The cyber security of a company running their business online has become a determining factor of its success and overall safety. It is important to take the time and effort to enforce vital practices that will ensure data security so that any information uploaded online stays out of unwanted hands. With the surge in leaks and malware designed to target vulnerable platforms comes a heightened sense of awareness of the necessary steps to take in order to avoid the phishing and hacking of your confidential data. This article will outline a few steps that are otherwise simple for ensuring security, yet might be overlooked with those unfamiliar with the effects of cyber threats.
Backing Up Your Data
The simplest way to ensure that your data is safe is to back it up on an external hard drive or a cloud-based storage platform. By storing it on an external hard drive, any data that may have been hacked or deleted can easily be retrieved and restored. Additionally, using a secure data room to house this important information can take your safety to the next level. VDRs provide a higher amount of security with their intricate features designed to give the administrator the utmost control with their documents. They can be used for various projects and allow easy and efficient communication between the users and any third parties.
For anyone looking to upload documents online for viewing, a VDR is a better option over generic alternatives, such as Dropbox and Google Drive, simply because the security is much stronger. In 2012 Dropbox was subject to an extensive password leak that left many users and their data vulnerable to attack. Having an iron-clad storage platform for when you need to share information during arduous business processes, such as audits or M&A, a virtual data room is seen in a much higher regard than generic services and works even harder to protect your important information.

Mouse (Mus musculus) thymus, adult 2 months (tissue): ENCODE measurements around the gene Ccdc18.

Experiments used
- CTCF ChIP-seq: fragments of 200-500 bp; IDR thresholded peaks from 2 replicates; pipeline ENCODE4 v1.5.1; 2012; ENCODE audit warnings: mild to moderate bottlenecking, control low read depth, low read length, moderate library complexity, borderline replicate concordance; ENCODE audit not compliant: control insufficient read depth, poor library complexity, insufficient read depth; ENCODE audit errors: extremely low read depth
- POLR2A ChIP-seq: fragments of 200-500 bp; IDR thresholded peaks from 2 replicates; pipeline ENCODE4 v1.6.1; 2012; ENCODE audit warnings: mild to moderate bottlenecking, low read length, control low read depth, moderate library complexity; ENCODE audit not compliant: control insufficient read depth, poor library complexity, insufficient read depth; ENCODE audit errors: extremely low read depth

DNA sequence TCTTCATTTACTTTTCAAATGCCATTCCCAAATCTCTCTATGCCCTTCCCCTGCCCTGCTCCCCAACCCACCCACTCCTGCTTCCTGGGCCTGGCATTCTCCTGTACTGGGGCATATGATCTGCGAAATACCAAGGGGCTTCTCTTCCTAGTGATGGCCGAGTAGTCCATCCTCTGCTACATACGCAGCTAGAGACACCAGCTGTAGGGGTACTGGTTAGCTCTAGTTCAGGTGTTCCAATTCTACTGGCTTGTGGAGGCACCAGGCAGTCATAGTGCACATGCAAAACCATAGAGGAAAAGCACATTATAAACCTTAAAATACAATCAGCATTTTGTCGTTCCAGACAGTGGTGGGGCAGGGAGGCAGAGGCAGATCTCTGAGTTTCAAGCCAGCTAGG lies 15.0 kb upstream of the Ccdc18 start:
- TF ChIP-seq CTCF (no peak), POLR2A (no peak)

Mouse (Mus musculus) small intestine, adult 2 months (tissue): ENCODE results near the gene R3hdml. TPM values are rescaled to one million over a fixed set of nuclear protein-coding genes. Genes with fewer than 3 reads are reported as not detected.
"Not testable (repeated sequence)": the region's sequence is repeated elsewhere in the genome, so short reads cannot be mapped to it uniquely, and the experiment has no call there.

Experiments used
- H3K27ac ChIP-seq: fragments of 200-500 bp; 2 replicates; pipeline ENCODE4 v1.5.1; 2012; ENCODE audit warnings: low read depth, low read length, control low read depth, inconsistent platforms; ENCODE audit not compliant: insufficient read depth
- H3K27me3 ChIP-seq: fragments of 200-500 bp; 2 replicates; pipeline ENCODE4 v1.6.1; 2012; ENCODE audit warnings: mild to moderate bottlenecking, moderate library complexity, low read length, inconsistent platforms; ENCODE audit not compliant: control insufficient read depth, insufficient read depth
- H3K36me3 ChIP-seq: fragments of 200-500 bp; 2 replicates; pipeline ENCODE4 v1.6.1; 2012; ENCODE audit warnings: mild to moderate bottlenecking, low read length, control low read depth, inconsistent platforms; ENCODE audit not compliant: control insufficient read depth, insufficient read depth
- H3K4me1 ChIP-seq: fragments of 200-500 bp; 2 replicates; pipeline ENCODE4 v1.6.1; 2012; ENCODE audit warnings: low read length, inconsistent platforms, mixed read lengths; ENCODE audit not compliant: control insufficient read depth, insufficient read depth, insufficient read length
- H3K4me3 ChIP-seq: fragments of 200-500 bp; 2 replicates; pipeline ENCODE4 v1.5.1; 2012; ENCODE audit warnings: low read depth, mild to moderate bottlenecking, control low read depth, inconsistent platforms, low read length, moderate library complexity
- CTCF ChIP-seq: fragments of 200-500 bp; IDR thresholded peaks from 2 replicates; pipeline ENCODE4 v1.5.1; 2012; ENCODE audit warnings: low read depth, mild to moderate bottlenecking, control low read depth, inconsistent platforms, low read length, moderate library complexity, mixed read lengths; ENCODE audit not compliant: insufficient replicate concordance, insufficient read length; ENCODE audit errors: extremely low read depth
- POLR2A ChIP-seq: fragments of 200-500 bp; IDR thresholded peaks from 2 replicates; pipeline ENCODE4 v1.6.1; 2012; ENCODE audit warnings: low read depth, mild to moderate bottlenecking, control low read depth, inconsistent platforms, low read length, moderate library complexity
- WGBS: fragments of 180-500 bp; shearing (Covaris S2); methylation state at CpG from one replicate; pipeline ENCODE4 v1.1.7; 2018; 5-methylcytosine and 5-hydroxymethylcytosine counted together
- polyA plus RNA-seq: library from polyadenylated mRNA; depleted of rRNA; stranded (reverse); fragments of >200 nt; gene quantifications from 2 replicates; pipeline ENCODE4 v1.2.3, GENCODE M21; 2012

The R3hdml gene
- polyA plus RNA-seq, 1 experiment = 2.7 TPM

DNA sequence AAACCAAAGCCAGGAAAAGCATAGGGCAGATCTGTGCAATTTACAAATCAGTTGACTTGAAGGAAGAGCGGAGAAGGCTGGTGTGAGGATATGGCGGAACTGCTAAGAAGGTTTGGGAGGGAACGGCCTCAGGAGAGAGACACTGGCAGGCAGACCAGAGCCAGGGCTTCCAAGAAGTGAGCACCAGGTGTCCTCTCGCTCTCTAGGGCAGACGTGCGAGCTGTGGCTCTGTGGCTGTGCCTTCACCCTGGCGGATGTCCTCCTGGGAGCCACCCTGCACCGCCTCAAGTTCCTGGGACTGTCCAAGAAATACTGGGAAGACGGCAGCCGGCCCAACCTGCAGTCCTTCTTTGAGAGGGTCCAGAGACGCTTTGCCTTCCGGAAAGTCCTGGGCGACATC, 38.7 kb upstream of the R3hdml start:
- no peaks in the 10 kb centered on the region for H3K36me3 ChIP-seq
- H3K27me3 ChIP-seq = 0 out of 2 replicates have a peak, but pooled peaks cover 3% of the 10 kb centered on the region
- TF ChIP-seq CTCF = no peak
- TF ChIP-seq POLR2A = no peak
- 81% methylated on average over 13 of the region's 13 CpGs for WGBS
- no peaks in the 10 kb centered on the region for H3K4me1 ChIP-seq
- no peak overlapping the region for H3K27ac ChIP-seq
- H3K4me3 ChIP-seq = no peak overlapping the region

Using Strong Passwords
Another very simple way to secure your confidential information online is by having strong passwords for all devices and services. It can be easy to overlook the importance of a strong password because of how often we are forced to create them, opting to rather use the ones over and over again for ease and convenience. However, time and again, we are shown the damage a weak password can cause on unsuspecting individuals and businesses. Having a strong password isn’t enough to improve your digital security, you also need to change it every few months to lessen the chances of it being hacked and used to your disadvantage. Many companies’ computers prompt their employees to change their passwords, making the process easier to remember and much better enforced.
For those who have difficulty creating new passwords, there are random password generators available online that take the hassle away and generate a series of random letters and numbers for you to use. If you’ve reached your wits end for strong passwords, this can be a good alternative to strengthen the cyber security of your data.
Staying Aware & Enforcing Secure Practices
It’s never too late to start taking notice of what you’re doing right and what you’re doing wrong when it comes to your digital security. The best way to make a habit of staying safe online is by being aware of your practices and enforcing new, better ones if they are required. This is especially important in a company with a large number of employees as their bad practices can be detrimental to the business. As mentioned above, computer prompts to change passwords every few months are helpful in keeping employees aware and creative with newer, stronger passwords. Additionally, holding weekly meetings with employees to discuss security practices can benefit their understanding and improve their implementation of them.
Keeping your data secure online doesn’t have to be hard, but it does have to be taken seriously. Putting forth the time and effort to learn about security procedures and their importance can save you a devastating hack or the loss of data that was not stored somewhere impenetrable. Use past examples of malware attacks and leaks as fodder for your transition to a safer digital workspace.
|This article was written by the NUS community. If you would like to contribute your article, please get in touch.|